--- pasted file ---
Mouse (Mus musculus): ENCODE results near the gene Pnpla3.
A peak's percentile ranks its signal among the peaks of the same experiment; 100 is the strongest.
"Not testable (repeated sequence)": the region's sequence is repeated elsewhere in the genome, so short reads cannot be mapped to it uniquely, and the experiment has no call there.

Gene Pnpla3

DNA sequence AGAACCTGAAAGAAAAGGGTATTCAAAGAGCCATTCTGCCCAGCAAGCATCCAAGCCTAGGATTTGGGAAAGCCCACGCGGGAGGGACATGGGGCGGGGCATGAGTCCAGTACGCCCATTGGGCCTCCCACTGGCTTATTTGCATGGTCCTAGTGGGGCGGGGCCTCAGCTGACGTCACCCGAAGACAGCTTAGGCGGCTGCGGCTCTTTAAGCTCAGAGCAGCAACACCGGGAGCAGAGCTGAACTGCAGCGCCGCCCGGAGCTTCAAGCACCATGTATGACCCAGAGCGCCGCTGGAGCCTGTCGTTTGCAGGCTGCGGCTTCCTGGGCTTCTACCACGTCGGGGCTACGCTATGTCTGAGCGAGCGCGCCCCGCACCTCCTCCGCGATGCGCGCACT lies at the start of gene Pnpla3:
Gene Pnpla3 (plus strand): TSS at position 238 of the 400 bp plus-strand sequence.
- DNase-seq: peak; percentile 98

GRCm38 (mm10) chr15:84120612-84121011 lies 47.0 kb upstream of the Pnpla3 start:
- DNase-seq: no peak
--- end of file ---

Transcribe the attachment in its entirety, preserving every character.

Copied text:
Mouse (Mus musculus): ENCODE results near the gene Pnpla3.
A peak's percentile ranks its signal among the peaks of the same experiment; 100 is the strongest.
"Not testable (repeated sequence)": the region's sequence is repeated elsewhere in the genome, so short reads cannot be mapped to it uniquely, and the experiment has no call there.

Gene Pnpla3

DNA sequence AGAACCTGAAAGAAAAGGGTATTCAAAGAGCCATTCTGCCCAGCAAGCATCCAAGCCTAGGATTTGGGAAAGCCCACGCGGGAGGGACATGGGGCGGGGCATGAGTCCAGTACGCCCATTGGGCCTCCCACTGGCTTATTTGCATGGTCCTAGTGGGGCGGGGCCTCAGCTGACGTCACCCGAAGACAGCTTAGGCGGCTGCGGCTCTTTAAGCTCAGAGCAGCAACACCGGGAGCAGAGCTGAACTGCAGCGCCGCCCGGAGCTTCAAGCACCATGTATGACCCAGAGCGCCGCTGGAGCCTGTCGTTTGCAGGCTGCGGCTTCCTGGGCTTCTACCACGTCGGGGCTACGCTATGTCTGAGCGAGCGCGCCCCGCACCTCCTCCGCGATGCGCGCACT lies at the start of gene Pnpla3:
Gene Pnpla3 (plus strand): TSS at position 238 of the 400 bp plus-strand sequence.
- DNase-seq: peak; percentile 98

GRCm38 (mm10) chr15:84120612-84121011 lies 47.0 kb upstream of the Pnpla3 start:
- DNase-seq: no peak